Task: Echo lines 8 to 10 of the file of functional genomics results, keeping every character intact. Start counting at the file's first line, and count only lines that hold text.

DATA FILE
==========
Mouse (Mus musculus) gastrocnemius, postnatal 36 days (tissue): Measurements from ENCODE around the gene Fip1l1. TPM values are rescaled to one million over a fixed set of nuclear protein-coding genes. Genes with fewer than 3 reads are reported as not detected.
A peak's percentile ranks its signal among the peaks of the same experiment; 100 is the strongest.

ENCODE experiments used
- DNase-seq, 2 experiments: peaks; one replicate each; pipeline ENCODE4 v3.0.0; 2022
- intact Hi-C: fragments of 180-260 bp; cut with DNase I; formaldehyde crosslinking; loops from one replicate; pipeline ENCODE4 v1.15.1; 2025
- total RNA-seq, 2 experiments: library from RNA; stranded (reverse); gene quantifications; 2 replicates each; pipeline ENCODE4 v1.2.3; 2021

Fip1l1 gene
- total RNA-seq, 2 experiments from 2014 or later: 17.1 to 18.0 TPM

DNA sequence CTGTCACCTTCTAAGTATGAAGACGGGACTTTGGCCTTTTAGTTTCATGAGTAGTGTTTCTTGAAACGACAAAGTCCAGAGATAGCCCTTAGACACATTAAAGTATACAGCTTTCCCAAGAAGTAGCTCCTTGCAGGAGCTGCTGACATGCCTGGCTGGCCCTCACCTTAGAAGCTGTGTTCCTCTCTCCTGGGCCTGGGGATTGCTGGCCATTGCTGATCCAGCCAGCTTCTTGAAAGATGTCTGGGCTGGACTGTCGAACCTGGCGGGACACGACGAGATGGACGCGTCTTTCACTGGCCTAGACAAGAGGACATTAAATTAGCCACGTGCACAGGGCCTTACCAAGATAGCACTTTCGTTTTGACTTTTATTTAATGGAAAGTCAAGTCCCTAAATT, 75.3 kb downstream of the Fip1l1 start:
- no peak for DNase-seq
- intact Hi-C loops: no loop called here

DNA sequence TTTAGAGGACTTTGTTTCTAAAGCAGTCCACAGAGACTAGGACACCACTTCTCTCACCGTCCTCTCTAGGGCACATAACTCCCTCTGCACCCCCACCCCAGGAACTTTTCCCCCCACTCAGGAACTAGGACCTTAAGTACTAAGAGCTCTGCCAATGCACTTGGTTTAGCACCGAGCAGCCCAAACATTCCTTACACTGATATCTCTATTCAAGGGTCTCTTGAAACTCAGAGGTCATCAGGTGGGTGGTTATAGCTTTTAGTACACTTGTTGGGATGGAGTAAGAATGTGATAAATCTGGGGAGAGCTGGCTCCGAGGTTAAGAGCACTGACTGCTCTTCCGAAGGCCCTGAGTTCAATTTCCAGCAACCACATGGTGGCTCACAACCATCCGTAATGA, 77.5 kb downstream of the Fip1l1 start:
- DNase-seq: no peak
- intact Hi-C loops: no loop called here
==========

- total RNA-seq, 2 experiments from 2014 or later: 17.1 to 18.0 TPM

DNA sequence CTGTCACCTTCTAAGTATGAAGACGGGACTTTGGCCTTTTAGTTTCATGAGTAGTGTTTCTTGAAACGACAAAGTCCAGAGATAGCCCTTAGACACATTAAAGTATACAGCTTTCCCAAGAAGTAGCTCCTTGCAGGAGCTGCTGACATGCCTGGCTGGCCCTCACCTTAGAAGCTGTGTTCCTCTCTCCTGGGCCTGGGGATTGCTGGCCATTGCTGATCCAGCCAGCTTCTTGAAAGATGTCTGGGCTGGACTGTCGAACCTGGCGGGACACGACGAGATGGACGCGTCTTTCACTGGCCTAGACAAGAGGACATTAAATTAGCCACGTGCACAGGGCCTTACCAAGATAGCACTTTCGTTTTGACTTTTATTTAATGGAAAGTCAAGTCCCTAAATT, 75.3 kb downstream of the Fip1l1 start:
- no peak for DNase-seq